Help with setup

PaysonHobbyist

New Member
Messages
2
Hello,

I recently purchased two leopard geckos at a reptile expo and talked for quite a while to the breeder before doing so. It was very informative and exciting but this is completely new to me as I have no experience with reptiles. I am typically the type of person who does a ton of research or my own first but this was an impulse buy of sorts and I am kind of regretting it. Not because I regret having the geckos but because I regret not doing more research and being more prepared beforehand.

I have a simple enclosure set up for each of the geckos but want to make sure I have done it correctly and see what I can do to make it more comfortable and natural for them.

I want to make sure sizes of everything I have are okay and also make sure I am not missing anything.

I have the same setup for each gecko (one male and one female). Here is what I currently have.

I have a 10 gallon aquarium with a screened lid.

I have a small heat pad that covers just over a third of the tank under the tank with a thermometer that keeps it around 90 degrees.

On top of that I have medium sized hide that I am afraid may have too small of an opening when they get older and also takes up a lot of the tank as it is kind of flat and spread out.

I have not added anything for humidity yet but will be adding a small Tupperware container with damp spaghnum moss today. I am not sure what size container to get or how large of a hole to cut into it or if I should get a specific one from the pet store. It will go on the cooler side of the enclosure.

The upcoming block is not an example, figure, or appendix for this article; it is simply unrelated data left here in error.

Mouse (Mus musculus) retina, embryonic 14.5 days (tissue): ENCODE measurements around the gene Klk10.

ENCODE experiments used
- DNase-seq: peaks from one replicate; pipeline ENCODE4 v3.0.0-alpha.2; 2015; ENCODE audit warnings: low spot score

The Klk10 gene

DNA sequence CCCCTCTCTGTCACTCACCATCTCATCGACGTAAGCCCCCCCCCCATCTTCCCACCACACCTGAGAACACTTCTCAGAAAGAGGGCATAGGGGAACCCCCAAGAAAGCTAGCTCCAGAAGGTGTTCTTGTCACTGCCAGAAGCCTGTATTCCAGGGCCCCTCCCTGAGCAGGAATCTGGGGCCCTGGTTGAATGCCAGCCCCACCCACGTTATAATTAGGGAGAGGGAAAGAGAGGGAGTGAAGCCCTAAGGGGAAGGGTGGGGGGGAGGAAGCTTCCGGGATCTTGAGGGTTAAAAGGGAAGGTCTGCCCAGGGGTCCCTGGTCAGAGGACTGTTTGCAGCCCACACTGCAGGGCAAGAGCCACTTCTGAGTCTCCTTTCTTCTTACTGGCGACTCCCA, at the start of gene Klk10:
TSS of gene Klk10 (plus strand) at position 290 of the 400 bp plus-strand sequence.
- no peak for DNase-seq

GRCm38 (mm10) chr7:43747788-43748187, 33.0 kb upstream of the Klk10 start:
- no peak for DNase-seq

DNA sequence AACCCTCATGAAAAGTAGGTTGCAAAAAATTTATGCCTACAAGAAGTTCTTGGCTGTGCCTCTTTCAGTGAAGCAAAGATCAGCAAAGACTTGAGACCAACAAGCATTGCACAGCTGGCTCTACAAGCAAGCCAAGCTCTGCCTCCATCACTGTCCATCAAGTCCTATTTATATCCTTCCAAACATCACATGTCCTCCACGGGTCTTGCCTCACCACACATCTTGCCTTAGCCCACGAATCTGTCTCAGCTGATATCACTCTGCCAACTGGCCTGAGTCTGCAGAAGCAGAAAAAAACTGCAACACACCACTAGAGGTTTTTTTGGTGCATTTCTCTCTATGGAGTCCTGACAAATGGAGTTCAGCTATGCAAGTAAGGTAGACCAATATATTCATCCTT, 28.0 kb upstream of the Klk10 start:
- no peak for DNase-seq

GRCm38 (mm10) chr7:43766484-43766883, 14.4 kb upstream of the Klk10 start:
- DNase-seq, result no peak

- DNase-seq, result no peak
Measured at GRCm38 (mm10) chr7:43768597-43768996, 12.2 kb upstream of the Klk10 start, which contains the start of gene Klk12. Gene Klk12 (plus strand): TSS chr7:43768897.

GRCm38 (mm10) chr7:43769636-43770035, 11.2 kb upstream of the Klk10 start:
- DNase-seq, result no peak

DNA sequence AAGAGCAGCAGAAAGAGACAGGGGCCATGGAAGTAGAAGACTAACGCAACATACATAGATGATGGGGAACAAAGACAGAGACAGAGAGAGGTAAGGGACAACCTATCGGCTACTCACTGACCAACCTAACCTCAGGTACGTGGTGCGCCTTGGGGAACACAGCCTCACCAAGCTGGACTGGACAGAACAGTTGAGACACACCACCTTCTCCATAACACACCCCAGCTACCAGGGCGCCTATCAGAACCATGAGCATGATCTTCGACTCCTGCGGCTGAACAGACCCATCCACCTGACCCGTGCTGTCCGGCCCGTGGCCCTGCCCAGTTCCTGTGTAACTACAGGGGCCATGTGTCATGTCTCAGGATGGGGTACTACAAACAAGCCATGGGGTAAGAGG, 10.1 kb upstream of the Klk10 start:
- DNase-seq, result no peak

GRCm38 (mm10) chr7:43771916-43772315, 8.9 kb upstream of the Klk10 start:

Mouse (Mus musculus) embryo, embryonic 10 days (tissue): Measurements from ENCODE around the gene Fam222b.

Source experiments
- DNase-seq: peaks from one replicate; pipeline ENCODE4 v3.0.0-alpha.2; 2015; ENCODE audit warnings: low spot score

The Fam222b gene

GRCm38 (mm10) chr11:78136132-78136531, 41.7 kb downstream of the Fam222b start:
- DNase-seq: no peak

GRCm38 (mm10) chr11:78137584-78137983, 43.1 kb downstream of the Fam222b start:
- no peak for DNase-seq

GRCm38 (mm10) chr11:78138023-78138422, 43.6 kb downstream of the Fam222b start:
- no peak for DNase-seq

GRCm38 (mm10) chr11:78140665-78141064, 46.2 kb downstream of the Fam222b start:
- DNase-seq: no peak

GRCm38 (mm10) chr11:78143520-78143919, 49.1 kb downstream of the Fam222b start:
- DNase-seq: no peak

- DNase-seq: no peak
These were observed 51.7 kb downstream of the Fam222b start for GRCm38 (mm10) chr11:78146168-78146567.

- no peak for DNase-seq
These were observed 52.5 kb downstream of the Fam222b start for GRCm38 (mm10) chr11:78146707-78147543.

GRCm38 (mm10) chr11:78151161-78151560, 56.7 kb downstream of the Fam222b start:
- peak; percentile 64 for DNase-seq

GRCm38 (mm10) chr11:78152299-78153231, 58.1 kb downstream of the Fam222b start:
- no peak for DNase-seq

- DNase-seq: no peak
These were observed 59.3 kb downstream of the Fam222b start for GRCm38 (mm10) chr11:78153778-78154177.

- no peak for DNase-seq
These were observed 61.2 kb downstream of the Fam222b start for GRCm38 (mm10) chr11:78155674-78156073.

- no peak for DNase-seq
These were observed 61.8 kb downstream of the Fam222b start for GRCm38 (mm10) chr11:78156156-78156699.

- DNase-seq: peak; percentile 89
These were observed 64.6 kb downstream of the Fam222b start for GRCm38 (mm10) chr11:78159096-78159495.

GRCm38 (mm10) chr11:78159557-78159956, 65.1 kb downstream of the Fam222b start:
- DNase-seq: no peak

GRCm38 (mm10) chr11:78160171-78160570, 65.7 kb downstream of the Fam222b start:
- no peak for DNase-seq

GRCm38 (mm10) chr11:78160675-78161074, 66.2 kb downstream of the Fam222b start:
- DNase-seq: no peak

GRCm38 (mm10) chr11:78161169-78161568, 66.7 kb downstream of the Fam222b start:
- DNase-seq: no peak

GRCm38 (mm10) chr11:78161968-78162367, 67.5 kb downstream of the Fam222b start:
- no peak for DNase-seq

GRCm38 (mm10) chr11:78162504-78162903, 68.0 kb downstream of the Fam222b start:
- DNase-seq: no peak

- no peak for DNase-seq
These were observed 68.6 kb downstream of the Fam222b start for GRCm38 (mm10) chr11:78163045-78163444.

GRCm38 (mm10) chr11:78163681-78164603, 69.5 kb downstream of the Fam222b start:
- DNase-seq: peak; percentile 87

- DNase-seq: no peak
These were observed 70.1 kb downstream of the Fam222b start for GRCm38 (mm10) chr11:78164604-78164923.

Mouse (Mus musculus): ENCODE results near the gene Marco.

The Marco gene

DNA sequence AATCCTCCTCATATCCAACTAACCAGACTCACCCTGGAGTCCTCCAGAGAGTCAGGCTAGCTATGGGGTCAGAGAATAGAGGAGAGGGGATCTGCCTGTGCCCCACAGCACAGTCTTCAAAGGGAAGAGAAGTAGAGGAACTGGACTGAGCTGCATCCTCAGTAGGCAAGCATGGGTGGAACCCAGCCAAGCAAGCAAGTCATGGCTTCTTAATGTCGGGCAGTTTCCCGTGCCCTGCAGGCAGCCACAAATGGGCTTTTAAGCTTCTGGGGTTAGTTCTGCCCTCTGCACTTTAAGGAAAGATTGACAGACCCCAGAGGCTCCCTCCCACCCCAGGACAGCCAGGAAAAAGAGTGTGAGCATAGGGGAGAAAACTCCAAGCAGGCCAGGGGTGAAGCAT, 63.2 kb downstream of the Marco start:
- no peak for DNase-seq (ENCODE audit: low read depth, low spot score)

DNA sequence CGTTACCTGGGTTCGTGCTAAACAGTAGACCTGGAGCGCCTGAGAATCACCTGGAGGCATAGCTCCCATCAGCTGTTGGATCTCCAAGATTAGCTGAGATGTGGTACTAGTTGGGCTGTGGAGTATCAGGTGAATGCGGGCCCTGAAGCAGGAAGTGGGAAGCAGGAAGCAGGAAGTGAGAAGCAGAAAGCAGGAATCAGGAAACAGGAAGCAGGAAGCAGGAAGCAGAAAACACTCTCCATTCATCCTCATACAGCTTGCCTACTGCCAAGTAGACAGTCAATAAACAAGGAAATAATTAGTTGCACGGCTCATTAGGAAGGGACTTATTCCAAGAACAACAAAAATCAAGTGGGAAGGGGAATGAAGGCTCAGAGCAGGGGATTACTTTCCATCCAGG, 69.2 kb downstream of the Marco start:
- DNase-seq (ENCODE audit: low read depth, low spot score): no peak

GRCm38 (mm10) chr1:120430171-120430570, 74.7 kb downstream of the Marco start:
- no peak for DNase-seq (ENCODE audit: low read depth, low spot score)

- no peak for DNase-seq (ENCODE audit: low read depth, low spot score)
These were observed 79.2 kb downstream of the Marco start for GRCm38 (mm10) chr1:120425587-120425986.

I also have a hide on the cooler side that is one of the cork (I think) logs. I guessed on the size based on what I thought (with my lack of knowledge) would be good.

I then have one shallow dish for water and one plastic dish for mealworms and a calcium (without D3) to keep in there.

For substrate I just have newspaper and paper towels although I think I want to get a reptile carpet instead.

I keep my enclosures next to a window that does not get any direct sunlight.

Please advise about this setup and if I am missing anything or have something that is not good. Also, eventually I want to make it look nicer. Can you please tell me what would help with that? I like a more natural look typically so I am specifically wondering if rocks, wood, plants, or anything like that would be good and what to keep in mind.

I also want to make sure that small crickets and mealworms are the best diet for them and how many of each to feed, how often?

Lastly, eventually (in about 6 months or so as my geckos are 4 months old currently) I want to breed them and will be looking for help with that. I plan to add a 20 gallon tank similar to my setup at that time and move them each into that enclosure at that time until they breed and then move them back to their own enclosures (with a laying bin for the female in hers) I will not do this until I feel very comfortable and confident on the care of them and feel completely ready but I am wondering if this is a good plan for mating so they can get started in the next few months if I feel comfortable at that time in my abilities to provide great care for them and to successfully and responsibly breed them.

Thank you for any help or advice you can give.
 

acpart

Geck-cessories
Staff member
Messages
11,352
Location
Somerville, MA
In general, things sound pretty good. Here are some specific comments:
--when your geckos get more adult sized, they will each be most comfortable in a 20 gallon long
--I assume you mean you have a thermostat keeping the temp at 90, as opposed to a thermometer (the thermometer just measures, the thermostat regulates)
--google "leopard gecko enclosures" and I''m sure you'll find lots of ideas of what to put in there
--consider ceramic tile instead of reptile-carpet. Tile is easier to clean and looks more natural, in my opinion